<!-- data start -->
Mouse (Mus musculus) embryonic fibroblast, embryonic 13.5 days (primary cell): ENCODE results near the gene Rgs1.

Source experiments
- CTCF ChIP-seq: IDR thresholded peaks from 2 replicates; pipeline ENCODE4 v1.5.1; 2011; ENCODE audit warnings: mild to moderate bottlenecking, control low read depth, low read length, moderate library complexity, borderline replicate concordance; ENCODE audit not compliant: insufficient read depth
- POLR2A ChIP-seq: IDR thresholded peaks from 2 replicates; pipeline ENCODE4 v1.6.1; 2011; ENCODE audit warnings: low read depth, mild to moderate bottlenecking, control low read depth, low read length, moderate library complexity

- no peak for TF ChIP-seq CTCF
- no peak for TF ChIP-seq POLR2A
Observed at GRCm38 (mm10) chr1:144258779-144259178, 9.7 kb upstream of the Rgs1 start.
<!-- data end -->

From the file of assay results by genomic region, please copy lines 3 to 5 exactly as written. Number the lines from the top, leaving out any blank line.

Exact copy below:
- CTCF ChIP-seq: IDR thresholded peaks from 2 replicates; pipeline ENCODE4 v1.5.1; 2011; ENCODE audit warnings: mild to moderate bottlenecking, control low read depth, low read length, moderate library complexity, borderline replicate concordance; ENCODE audit not compliant: insufficient read depth
- POLR2A ChIP-seq: IDR thresholded peaks from 2 replicates; pipeline ENCODE4 v1.6.1; 2011; ENCODE audit warnings: low read depth, mild to moderate bottlenecking, control low read depth, low read length, moderate library complexity

- no peak for TF ChIP-seq CTCF